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West Virginia fires BlackRock over asset manager's climate and China stance


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West Virginia fires BlackRock over asset manager's climate and China stance

West Virginia decided to cut ties with BlackRock Inc. over the asset manager's 2021 decision to push clients toward net-zero emission goals and its recently obtained license to operate in China.

State Treasurer Riley Moore announced Jan. 17 that West Virginia will no longer use the world's largest investment firm to run banking transactions for the state's $8 billion operations. The move comes a month after Florida Gov. Ron DeSantis' administration took steps to rid his state's large pension funds from "woke" fund managers with investments in China.

West Virginia had been using a BlackRock liquidity fund as a sweep account to generate interest when deposits came in late, said Jared Hunt, a Moore spokesman. The fund contained about $21.8 million on Jan. 6, the day the state switched its banking business to a similar fund managed by the investment house BNY Mellon, Hunt said in an interview.

In November 2021, Moore formed a 15-state coalition of state financial officers from Republican-led states willing to curtail any business with banks that "adopt corporate policies to cut off financing for the coal, oil and natural gas industries." West Virginia appears to be the first state to follow through on that pledge, Hunt said.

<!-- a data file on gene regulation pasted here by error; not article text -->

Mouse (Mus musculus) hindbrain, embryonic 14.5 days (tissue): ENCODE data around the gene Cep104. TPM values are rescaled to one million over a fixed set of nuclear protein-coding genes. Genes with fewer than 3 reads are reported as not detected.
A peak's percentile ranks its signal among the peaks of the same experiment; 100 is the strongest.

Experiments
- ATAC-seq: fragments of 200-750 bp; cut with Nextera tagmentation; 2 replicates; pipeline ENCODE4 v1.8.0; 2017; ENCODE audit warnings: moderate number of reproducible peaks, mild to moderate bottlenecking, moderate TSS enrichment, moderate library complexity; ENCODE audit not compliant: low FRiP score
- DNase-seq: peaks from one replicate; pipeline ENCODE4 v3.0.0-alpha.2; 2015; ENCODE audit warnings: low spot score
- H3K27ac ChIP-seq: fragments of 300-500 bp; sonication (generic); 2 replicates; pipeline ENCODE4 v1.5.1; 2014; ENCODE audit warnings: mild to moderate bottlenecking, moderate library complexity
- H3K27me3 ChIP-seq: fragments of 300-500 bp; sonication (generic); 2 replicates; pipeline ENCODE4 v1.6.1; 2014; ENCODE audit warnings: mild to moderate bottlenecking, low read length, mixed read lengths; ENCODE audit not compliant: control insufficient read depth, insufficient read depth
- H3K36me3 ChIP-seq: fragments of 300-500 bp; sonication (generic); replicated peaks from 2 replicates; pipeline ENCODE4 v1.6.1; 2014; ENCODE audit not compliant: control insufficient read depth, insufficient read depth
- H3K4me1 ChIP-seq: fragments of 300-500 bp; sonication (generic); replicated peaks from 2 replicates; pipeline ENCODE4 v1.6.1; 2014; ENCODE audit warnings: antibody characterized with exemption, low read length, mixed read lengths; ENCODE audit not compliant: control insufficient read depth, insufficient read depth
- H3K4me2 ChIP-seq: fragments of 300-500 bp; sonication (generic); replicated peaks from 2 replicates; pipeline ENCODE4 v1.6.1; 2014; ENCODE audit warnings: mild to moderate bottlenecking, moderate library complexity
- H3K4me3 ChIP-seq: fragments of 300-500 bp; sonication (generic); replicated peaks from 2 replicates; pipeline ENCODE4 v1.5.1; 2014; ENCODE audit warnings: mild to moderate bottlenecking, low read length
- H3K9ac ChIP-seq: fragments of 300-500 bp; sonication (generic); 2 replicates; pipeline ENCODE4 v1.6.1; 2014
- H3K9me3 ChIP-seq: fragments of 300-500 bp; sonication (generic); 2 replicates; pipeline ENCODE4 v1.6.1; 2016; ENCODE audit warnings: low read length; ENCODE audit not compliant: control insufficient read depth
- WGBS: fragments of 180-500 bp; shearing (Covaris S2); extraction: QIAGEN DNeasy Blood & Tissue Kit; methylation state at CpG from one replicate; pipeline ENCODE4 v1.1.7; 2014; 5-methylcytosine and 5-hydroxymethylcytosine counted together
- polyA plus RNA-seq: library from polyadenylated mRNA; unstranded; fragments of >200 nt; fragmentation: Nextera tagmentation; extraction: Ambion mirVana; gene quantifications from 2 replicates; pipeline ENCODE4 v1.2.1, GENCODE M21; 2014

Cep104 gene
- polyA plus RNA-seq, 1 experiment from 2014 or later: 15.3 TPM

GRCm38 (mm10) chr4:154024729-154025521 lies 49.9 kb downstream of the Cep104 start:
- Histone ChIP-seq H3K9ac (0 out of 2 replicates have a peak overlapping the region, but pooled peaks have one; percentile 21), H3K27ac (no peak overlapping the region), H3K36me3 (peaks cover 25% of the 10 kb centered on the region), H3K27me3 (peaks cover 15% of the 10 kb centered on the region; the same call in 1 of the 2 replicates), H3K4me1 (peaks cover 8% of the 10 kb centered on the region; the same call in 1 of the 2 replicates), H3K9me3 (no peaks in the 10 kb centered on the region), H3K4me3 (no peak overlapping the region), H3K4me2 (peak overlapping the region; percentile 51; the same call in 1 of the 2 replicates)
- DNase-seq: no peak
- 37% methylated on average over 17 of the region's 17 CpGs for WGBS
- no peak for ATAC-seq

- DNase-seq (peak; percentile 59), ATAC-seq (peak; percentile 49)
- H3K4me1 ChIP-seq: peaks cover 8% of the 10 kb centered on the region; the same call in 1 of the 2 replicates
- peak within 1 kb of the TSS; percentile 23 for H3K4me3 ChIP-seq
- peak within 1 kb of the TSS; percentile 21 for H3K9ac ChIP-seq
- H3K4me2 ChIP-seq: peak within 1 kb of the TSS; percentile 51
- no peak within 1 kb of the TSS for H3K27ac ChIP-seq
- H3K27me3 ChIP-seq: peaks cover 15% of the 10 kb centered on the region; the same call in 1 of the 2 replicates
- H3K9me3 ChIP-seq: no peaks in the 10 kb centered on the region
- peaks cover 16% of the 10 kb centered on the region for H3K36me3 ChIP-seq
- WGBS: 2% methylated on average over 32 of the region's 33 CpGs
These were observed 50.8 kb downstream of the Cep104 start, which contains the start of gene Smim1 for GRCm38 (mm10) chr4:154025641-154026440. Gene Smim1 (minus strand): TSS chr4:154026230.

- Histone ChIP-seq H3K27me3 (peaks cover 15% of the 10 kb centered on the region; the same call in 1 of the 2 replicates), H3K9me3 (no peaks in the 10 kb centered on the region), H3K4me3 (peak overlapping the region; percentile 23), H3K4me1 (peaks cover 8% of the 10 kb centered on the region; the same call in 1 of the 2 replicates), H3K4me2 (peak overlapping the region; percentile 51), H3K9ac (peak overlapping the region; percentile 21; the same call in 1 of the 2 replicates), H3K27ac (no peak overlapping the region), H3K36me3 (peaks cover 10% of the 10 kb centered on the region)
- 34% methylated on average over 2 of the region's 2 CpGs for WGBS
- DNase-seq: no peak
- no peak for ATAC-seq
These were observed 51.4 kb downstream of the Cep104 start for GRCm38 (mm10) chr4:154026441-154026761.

BlackRock did not immediately return a request for comment. In his annual letter to CEOs released Jan. 17, BlackRock CEO Larry Fink appeared to respond to critics of his firm's increased focus on climate risks and shareholder advocacy.

"Stakeholder capitalism is not about politics," Fink wrote. "It is not a social or ideological agenda. It is not 'woke.' It is capitalism, driven by mutually beneficial relationships between you and the employees, customers, suppliers, and communities your company relies on to prosper. This is the power of capitalism."

BlackRock walks fine line

Fink's letter struck a different tone than the one he penned last year, which framed climate change as a risk as well as an investment opportunity. "No issue ranks higher than climate change on our clients' lists of priorities," Fink wrote then. "They ask us about it nearly every day."

Ben Cushing, a campaign manager for the Sierra Club, said BlackRock continues to invest in natural gas and other fossil fuels as it seeks to appease investors with climate talk.

"Larry Fink's latest letter to CEOs is just another rehashing of the same vague rhetoric, without any meaningful new commitment to actually help lead the necessary transition to a climate-safe future," Cushing said in a Jan. 18 statement.

BlackRock has also come under fire in the last year for gaining a license from the Chinese government to start a wholly owned mutual fund in the country of 1.4 billion people. The company was the first foreign asset manager to receive permission to operate in China.

Fink is "pouring billions in new capital into China, turning a blind eye to abhorrent human rights violations, genocide and that country’s role in creating the COVID-19 global pandemic," Moore said in a statement. "Any company that thinks Communist China is a better investment than West Virginia energy or American capitalism clearly has a bad strategy. We will continue to give our state's business to people who aren't simultaneously trying to destroy our economy."

At the end of 2021, BlackRock had a record $10 trillion in assets under management and the firm reported a 20% increase in full-year revenue.